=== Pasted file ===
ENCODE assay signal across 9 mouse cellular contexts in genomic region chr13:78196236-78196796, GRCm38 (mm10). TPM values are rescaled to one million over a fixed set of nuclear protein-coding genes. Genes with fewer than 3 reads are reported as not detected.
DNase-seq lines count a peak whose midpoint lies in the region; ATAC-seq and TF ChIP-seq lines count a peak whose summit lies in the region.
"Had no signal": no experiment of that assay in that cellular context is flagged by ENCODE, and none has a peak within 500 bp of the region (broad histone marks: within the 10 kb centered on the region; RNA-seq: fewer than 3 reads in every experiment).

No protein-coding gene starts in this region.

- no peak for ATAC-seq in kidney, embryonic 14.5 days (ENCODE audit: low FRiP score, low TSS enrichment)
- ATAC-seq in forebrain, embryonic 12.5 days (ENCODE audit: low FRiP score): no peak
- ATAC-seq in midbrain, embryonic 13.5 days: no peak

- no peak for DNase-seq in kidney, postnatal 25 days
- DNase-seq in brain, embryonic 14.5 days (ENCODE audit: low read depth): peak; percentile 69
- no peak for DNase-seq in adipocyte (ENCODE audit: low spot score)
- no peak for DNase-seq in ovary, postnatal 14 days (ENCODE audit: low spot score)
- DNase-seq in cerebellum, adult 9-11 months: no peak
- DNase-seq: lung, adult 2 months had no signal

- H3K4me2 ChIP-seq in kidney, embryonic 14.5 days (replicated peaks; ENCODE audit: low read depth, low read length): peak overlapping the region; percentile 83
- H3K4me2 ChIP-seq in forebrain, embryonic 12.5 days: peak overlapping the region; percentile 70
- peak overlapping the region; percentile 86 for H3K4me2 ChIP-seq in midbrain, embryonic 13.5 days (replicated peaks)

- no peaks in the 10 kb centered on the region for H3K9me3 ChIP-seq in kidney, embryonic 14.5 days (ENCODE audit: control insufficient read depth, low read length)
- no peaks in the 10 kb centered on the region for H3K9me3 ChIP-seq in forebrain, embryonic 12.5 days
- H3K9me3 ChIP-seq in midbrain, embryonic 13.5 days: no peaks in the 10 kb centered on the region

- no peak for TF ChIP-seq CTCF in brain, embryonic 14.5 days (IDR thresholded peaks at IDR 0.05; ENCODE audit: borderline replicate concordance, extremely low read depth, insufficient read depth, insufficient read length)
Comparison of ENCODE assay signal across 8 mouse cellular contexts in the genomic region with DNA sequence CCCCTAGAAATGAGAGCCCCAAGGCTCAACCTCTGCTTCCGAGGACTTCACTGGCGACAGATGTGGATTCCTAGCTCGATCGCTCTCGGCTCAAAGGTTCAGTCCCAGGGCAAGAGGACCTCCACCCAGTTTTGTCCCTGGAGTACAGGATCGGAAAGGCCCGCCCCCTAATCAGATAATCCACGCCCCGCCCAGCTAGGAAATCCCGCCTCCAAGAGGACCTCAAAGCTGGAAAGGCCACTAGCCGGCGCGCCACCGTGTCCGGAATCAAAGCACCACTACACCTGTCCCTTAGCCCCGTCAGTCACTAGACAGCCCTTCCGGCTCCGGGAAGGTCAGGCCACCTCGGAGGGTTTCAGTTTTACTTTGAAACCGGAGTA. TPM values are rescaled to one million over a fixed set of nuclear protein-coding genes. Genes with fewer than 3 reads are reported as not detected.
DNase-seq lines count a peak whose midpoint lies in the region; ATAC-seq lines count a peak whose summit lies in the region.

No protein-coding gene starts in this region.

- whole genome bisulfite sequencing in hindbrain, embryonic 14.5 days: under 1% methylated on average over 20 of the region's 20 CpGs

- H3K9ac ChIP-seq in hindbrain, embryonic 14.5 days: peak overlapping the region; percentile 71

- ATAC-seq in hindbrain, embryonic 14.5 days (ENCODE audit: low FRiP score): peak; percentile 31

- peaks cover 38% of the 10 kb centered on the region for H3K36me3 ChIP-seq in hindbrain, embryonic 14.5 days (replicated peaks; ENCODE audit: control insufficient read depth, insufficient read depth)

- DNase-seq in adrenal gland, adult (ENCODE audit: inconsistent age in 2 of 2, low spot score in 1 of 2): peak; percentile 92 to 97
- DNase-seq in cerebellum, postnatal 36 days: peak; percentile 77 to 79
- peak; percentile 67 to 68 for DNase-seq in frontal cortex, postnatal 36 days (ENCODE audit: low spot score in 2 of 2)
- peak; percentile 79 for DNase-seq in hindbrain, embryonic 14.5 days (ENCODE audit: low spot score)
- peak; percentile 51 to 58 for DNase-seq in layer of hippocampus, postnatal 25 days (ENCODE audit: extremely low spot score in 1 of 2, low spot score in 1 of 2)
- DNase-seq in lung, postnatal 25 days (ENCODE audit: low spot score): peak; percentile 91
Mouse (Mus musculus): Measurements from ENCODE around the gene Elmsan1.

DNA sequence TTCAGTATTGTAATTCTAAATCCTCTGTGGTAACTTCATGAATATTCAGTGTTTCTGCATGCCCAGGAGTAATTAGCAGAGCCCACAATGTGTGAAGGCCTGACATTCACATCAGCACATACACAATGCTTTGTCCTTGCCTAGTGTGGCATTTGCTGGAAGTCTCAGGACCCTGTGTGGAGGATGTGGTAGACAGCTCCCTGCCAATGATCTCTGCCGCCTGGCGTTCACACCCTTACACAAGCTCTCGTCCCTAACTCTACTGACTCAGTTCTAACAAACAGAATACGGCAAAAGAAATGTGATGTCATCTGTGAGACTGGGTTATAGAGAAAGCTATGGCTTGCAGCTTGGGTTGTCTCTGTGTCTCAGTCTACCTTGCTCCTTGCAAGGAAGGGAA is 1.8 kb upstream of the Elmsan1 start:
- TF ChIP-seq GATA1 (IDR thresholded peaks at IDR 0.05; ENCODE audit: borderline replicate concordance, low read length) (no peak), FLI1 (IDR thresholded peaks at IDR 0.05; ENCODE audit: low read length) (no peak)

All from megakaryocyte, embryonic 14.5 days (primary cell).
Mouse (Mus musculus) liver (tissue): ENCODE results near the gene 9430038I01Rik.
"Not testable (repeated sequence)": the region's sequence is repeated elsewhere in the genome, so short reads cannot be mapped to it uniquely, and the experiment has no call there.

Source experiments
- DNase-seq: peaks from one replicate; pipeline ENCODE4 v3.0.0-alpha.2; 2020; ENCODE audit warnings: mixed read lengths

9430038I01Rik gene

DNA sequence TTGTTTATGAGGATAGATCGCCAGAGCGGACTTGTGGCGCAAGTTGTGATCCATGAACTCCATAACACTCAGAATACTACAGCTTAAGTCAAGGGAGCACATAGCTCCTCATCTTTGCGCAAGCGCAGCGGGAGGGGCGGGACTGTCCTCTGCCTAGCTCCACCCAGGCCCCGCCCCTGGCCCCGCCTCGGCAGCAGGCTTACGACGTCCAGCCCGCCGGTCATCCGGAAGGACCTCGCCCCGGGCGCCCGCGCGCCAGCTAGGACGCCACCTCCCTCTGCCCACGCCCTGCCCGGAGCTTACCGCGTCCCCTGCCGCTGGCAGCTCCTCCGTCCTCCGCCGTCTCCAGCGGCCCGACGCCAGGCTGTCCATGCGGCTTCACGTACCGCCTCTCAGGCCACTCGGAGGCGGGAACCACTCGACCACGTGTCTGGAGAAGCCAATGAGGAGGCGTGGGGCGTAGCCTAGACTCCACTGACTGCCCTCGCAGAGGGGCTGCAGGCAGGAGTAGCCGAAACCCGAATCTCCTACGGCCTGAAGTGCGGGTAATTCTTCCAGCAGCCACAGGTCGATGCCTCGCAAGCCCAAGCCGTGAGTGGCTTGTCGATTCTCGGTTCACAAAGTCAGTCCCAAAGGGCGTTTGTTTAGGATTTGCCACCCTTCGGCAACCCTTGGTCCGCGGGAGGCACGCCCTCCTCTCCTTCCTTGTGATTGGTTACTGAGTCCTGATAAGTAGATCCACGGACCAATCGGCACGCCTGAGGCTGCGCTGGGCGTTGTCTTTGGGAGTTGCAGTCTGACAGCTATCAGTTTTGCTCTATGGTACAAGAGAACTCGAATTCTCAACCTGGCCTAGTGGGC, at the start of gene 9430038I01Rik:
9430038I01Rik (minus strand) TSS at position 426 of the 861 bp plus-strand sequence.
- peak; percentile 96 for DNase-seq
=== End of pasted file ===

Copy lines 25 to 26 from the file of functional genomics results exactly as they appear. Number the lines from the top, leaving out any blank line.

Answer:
- H3K9ac ChIP-seq in hindbrain, embryonic 14.5 days: peak overlapping the region; percentile 71

- ATAC-seq in hindbrain, embryonic 14.5 days (ENCODE audit: low FRiP score): peak; percentile 31